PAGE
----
With changes under the Affordable Care Act, hospitals are reorienting the way they look at their services. Changes in Medicare reimbursements now place a premium on the quality of care patients receive and safety more than the number of services a hospital provides. This has resulted in an even greater focus on patient satisfaction and safety across the board.
While the quality of care and the level of a patient’s satisfaction lay heavily on the shoulders of the actual healthcare providers, the responsibility of finding and retaining superior clinical staff lies with human resources professionals. Hiring, engagement and retention of driven, patient-focused professionals have become the main focus of HR departments within hospitals and healthcare organizations, with 64% focused on hiring for an appropriate cultural fit, and 82% working towards improving employee education according to a recent survey.
Hiring for Cultural Fit
In order to have a positive, patient-centered culture, hospitals need clinical staff that exhibit a solid work history in performing the core duties of their role along with the following characteristics:

A positive attitude
The ability to communicate effectively with patients (keeping in mind that patients are largely unfamiliar with and intimidated by the healthcare system) and other clinical staff (ensuring continuity of care for the patient)
The competence to educate patients on their treatment options
A willingness to extend their knowledge and compassion to patients’ family members and caregivers as appropriate

Once they have identified the key attributes of their ideal employees, they are prepared to identify them through the selection process.
Top human resources departments are able to identify these characteristics in an applicant. Behavioral assessment software can help this process as well as behavioral-based interviewing. Success with these tools requires training for all involved in the hiring process (HR and hiring leaders). This will ensure that everyone is able to assess each candidate relative to cultural fit for the organization.
Safeguarding Patients
Hospitals and other healthcare facilities can be held liable for the behavior of their employees, and all employees must be screened carefully. After all, people’s lives are at stake. Before physicians are allowed to work in hospitals, they must be privileged. Before they can be privileged, their credentials are verified. Currently, privileging is seen as an important step only for physicians, but, to maintain a safe and secure environment, privileging cannot be viewed as just for doctors anymore. Every individual who works in a healthcare facility should go through a thorough, but relevant, screening and verification process. By using a subscription-based, credentialing and privileging software platform, like IntelliCentrics SEC3URE, you can ensure the people who work in your facility are who they say they are and have the training they need to perform the tasks required of them.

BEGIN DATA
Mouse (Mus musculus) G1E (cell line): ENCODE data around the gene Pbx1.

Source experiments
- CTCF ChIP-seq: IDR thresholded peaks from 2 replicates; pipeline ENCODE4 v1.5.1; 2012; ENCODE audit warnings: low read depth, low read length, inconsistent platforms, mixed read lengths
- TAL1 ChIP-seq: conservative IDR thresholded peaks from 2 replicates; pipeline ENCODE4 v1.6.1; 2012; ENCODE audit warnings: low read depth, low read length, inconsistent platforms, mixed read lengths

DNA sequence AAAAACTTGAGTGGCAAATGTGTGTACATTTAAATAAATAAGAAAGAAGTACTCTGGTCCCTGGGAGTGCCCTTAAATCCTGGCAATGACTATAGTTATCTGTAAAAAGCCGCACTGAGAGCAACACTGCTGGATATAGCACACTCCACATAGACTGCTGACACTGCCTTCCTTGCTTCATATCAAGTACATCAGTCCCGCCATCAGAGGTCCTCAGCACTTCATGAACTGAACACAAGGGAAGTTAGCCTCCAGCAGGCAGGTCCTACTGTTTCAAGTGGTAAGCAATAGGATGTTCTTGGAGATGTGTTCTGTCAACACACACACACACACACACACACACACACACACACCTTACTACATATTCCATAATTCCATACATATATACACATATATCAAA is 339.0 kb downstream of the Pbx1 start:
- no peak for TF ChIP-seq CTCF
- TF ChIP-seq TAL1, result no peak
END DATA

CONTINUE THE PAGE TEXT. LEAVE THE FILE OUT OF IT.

Retaining Top Health Care Professionals
Employee retention is a key component of patient safety and patient satisfaction. Professionals familiar with the facility and how things work on a day-to-day basis are better able to do their jobs in both routine and emergency situations. It is the job of the human resources department to retain those phenomenal employees that they worked so hard to acquire in the first place.  Additionally, turnover negatively impacts the fiscal health of a facility, increasing costs and possibly delaying the provision of services.
A study by Harvard Business Review reveals that thriving employees (not just satisfied and productive but also engaged in creating the future—the company’s and their own) are the ones that stay and contribute most positively to an organization. These employees are not just content, they are edgy (highly energized while avoiding job burnout). The most effective ways to keep an employee engaged are to provide opportunities for the individual to be involved in decisions about their work and provide opportunities for professional growth and challenge.
HR’s role is to identify individuals with those traits associated with high levels of engagement and ensure through organizational and leadership development that opportunities are available for leaders to fully engage these high performers.  Numerous studies have shown that it is the first line leaders that are most important in engaging staff and HR needs to provide the necessary tools for these leaders to be successful.
Human Resources Plays a Major Role in Patient Safety
Patient safety and patient satisfaction ultimately boils down to the thriving (highly engaged) healthcare professionals focused on providing exceptional patient care. However, setting up and maintaining the infrastructure that allows them to do so lies largely with an organization’s HR Department. HR must find the right candidates, and facilitates the tools utilized by leaders to fully engage these highly successful individuals (technology, recognition and professional challenge).

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